FAMINE IN RUSSIA.
!TO THE EDITOR OF THE " SPECTATOR."] Sus,—You ask in the Spectator of June 11th, referring to the official opinion in Germany that the famine in Russia has not been due to an accidental drought, but is the outcome of a steady decay of agricultural prosperity : " What change is it that they think has occurred in the rural districts of Russia ?"
The following paragraph, taken from a much-read German agricultural gazette, may interest you, since it mentions the cause to which this decay is attributed :-
"The wanton despoiling of Russian forests during these last thirty years has led to such widespread devastation in the wood- lands, that industrial Western Europe is at present richer in woods than Central Russia. The havoc wrought in the forests has had the result that the abundance of water in rivers and inland lakes has decreased ; that immense masses of quicksand have been formed, which encroach steadily upon the cultivated land ; that the Rus- sian territory is becoming desiccated and nature impoverished ; that the temperature in summer has increased by three degrees, and decreased in winter to the same amount. Professor Bog- danow, who has diligently studied these subjects for years, pre- dicts, upon the above grounds, that the metamorphosis of the `black earth' into a desert will be accomplished within the next century, unless this destruction of woods be proceeded against with ruthless energy."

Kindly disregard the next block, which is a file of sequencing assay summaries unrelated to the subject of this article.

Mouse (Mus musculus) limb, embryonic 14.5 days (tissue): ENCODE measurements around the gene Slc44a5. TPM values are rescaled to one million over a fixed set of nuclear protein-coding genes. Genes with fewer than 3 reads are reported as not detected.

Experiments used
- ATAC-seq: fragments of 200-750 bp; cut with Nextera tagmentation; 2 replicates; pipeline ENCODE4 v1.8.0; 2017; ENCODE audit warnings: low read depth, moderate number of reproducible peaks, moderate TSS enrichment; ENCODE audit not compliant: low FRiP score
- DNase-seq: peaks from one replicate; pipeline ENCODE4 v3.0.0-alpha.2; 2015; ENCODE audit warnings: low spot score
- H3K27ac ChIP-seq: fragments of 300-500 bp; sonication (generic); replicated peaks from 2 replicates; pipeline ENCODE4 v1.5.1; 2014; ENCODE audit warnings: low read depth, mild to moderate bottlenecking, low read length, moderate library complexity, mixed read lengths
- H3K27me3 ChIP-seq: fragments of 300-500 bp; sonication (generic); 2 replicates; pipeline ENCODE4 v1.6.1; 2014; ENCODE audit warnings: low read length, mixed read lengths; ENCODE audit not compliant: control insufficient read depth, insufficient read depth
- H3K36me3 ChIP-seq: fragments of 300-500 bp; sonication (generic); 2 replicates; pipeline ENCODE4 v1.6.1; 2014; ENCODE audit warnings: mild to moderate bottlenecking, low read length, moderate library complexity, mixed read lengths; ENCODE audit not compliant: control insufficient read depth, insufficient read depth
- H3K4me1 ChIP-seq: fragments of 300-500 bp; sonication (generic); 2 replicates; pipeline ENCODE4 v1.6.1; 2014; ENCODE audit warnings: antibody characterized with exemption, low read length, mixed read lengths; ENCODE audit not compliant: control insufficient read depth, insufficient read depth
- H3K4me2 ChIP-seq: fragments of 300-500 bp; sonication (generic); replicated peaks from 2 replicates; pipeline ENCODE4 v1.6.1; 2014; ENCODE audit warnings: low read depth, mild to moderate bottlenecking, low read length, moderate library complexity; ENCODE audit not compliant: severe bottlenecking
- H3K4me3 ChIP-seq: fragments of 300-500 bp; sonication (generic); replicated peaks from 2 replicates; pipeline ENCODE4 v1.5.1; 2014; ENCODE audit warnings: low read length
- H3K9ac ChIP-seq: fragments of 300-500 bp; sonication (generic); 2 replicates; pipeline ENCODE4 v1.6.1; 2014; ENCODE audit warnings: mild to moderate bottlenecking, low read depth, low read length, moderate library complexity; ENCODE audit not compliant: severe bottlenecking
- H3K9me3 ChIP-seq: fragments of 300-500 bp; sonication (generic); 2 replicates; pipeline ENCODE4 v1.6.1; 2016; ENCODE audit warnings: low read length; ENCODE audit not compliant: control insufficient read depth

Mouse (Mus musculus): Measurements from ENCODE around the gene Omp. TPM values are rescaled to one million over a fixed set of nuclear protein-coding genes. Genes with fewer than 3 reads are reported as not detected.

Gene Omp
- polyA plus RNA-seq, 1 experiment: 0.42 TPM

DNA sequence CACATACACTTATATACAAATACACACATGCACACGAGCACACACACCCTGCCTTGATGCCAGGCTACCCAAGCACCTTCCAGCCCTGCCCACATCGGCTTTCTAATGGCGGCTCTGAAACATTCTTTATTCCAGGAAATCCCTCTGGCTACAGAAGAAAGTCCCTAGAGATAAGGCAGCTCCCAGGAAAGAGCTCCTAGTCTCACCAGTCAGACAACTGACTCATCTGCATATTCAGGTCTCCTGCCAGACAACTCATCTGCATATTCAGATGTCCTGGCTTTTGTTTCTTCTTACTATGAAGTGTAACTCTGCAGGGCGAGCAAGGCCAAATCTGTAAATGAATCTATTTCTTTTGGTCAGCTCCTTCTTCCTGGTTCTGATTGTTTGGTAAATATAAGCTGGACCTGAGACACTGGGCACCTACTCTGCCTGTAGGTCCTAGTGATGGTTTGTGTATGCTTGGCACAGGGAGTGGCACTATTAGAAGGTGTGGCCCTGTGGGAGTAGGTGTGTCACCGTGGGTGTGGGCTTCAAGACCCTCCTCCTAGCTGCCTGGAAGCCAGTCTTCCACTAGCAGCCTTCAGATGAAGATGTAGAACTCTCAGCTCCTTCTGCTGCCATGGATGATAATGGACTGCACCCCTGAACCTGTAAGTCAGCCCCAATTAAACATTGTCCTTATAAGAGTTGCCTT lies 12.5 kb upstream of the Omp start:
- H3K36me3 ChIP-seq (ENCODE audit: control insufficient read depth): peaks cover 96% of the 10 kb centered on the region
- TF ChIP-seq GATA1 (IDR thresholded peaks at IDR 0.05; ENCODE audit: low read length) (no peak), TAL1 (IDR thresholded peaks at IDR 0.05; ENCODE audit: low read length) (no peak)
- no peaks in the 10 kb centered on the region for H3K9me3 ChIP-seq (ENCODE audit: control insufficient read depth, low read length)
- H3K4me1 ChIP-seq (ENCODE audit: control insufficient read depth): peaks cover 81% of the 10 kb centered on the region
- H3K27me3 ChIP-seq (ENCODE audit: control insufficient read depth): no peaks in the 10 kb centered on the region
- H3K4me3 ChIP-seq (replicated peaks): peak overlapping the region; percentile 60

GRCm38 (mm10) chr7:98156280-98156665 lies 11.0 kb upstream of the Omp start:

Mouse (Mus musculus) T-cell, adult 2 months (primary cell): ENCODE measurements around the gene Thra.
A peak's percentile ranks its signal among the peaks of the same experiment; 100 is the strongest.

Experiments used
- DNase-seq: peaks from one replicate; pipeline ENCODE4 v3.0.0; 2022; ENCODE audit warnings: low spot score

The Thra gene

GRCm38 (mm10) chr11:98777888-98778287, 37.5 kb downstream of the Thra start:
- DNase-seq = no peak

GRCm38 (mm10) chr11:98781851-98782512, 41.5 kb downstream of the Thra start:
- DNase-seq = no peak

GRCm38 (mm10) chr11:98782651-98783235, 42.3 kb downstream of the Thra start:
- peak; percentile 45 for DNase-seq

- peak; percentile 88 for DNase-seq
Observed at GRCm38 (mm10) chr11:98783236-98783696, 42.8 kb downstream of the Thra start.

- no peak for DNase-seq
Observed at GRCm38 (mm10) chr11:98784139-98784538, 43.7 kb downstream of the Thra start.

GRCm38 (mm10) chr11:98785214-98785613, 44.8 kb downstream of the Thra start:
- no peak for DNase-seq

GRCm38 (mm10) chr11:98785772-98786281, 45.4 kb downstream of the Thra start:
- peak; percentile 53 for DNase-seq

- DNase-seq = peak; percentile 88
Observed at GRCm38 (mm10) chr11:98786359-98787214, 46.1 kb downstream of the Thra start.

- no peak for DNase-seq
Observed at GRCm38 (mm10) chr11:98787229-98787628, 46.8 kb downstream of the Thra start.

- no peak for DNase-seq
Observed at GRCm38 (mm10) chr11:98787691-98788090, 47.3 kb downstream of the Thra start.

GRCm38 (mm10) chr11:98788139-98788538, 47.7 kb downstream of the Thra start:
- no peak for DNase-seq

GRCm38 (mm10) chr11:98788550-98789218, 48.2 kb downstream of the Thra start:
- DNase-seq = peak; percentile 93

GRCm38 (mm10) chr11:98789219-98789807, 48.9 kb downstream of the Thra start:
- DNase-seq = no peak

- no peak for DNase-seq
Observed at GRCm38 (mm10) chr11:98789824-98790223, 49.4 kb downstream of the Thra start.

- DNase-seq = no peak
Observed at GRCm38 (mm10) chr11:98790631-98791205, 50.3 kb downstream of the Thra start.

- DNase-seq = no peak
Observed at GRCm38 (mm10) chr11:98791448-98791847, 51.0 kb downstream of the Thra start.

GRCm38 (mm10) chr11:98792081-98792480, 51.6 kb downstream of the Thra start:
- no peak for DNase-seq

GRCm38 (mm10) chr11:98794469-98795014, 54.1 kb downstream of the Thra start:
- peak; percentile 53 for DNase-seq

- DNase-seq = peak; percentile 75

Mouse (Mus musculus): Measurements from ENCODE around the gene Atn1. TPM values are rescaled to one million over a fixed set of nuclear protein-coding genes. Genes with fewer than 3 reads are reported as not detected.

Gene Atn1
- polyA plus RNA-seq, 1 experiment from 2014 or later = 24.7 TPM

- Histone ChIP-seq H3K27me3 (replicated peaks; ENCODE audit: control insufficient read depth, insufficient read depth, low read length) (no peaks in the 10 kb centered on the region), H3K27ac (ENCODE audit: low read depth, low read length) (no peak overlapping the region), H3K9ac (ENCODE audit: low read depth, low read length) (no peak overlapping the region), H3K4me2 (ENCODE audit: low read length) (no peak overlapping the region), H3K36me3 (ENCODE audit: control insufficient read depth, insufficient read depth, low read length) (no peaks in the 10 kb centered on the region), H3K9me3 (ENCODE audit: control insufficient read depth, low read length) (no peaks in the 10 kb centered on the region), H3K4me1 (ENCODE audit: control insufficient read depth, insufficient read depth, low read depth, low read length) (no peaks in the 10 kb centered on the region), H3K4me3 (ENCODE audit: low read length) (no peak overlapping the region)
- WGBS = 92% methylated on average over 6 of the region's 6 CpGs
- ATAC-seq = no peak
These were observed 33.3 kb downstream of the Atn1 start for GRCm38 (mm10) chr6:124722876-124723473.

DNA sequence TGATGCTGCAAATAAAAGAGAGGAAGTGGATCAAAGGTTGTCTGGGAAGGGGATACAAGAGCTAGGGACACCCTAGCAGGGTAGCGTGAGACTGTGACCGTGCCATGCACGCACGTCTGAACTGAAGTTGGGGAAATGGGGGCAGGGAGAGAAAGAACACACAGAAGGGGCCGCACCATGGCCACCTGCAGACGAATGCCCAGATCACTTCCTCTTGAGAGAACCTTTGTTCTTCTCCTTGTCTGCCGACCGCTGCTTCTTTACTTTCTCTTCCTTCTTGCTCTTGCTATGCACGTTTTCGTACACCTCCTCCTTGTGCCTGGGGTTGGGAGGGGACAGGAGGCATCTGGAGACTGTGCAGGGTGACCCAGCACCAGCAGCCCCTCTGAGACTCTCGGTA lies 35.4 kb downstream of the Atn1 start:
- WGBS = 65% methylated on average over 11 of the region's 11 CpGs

—I am, Sir, &c.,
A GERMAN READER OF THE " SPECTATOR."